Personality traits like agreeableness and evolved responses such as group affiliation have traditionally been considered to be stable across situations. But evidence is accumulating that there is a lot of flexibility in our behavior. From an evolutionary point of view, the ability to respond differently depending on the particular social environment enables better adaptation than a strict set of behavioral “rules.”
For large tribes, circling the wagons in the face of threat is a much more effective survival technique than it is for small tribes. Living in a large tribe—or with many siblings—encourages interdependence and group cohesiveness because the cost of independence is high.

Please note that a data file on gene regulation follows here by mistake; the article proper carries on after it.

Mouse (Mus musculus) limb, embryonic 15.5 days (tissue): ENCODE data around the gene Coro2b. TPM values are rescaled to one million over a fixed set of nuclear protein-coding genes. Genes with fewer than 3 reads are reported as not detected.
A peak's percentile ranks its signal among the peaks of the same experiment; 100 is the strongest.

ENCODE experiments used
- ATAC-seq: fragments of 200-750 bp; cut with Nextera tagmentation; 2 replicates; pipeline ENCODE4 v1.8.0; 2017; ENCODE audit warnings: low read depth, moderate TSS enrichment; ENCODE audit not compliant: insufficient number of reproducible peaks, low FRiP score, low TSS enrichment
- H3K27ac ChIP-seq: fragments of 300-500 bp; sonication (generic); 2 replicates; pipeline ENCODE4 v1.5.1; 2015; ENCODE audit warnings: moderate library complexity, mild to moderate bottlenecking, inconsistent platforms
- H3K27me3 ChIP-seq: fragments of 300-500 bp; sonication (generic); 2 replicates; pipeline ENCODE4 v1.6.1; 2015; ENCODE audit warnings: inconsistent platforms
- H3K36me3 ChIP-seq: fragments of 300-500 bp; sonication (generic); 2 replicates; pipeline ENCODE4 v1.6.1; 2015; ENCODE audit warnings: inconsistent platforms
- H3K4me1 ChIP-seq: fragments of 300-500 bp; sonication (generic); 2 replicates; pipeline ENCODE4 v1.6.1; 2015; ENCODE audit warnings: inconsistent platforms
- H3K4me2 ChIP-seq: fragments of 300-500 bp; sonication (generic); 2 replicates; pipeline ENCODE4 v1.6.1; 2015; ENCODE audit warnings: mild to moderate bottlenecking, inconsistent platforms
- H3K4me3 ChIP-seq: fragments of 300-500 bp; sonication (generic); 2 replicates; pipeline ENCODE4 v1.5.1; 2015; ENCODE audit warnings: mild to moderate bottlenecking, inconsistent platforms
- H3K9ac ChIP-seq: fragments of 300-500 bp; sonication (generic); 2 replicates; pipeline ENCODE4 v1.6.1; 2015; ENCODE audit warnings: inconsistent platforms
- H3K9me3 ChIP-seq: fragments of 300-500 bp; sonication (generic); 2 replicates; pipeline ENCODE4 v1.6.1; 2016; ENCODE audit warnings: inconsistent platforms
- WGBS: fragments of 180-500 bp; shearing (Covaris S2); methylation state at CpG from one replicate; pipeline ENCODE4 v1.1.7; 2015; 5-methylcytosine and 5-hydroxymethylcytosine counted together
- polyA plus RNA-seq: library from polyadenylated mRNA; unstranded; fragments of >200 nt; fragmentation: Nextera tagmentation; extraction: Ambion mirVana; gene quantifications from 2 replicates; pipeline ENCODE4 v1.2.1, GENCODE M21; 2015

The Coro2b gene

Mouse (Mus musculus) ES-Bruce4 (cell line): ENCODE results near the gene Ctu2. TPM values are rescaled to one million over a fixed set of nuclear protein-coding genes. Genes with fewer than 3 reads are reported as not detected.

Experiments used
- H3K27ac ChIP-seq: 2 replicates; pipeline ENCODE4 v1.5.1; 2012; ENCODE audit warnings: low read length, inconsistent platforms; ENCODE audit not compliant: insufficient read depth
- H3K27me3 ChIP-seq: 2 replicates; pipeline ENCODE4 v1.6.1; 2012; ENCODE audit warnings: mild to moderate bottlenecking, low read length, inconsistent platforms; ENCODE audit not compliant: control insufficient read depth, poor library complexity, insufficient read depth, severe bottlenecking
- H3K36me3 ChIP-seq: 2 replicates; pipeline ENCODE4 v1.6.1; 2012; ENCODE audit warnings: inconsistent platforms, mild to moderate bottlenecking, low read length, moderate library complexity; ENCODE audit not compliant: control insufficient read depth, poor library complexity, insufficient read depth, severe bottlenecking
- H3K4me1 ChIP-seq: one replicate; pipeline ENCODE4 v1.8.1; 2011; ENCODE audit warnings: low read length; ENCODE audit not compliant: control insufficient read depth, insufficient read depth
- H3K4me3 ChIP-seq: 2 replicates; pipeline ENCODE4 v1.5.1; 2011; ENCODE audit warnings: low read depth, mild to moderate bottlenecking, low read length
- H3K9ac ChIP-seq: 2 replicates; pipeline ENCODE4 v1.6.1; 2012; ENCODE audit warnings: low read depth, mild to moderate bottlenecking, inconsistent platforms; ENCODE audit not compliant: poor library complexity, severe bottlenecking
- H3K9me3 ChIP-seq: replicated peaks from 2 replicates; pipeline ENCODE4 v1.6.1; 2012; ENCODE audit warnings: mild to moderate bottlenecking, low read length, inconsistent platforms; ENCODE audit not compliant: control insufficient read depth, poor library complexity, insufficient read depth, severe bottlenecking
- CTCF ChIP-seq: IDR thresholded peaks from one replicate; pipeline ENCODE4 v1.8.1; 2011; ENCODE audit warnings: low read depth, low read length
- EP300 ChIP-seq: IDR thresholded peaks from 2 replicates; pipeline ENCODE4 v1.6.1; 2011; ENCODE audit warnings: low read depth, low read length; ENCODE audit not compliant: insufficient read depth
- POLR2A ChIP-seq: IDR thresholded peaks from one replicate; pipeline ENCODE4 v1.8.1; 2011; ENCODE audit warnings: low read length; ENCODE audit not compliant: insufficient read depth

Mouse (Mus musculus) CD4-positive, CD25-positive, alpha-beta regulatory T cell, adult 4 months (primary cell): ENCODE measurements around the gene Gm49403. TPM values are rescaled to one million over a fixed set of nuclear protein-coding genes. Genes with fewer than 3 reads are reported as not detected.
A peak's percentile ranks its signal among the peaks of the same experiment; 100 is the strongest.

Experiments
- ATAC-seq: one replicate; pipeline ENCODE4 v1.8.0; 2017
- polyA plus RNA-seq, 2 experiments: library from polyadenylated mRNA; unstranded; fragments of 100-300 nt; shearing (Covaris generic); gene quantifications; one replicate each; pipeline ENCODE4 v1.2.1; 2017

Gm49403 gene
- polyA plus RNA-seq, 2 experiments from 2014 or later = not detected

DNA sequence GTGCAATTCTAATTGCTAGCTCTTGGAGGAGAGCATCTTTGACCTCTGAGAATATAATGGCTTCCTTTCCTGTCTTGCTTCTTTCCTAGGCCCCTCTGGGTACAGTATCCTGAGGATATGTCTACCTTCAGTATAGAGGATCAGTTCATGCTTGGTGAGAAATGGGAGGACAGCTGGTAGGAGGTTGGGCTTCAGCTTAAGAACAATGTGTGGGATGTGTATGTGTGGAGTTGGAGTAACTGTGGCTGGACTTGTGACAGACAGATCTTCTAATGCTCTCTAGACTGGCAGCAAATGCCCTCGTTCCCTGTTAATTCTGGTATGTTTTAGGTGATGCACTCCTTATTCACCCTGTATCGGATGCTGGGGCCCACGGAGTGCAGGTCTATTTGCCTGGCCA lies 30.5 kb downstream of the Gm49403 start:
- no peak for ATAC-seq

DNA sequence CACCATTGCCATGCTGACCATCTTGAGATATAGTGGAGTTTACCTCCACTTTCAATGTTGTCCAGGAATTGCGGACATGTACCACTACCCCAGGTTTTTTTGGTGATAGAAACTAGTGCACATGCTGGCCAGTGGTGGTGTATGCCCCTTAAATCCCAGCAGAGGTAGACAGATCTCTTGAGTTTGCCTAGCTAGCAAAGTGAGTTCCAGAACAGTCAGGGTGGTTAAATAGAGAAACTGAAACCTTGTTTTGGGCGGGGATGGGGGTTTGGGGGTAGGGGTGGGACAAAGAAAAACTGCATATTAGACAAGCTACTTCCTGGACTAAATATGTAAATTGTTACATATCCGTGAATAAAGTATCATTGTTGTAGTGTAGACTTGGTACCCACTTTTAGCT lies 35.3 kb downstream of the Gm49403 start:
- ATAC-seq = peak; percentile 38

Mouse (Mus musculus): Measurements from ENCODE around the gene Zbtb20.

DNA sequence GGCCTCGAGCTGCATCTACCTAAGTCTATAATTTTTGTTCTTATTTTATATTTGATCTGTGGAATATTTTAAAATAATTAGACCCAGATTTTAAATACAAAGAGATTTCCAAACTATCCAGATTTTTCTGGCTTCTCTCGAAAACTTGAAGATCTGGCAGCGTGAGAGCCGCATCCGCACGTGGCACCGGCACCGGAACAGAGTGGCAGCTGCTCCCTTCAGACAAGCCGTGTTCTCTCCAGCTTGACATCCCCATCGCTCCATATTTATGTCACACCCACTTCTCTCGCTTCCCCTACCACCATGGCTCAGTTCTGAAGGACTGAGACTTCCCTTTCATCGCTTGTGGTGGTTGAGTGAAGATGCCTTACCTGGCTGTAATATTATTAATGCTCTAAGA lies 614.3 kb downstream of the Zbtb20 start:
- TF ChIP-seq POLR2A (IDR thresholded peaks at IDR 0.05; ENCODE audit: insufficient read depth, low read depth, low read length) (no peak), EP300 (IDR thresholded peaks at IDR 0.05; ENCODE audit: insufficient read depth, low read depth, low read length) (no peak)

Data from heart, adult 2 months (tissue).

“I think what Andrew’s work is doing is marrying evolutionary approaches to culture and personality psychology, and telling us some of the ultimate reasons why people’s personalities and cultures might be different from each other in the first place,” says Cohen.
Knowing these reasons may help researchers find new ways to ameliorate intergroup conflicts. It is possible that cultures and religions that encourage large families respond to threat by banding together and ostracizing out-groups. Although empirical proof is lacking, Kenrick suggests that when negotiating with an outsized clan, the first priority is to underline your similarities. If they feel like you are one of them, you have a better chance of getting on their soft side.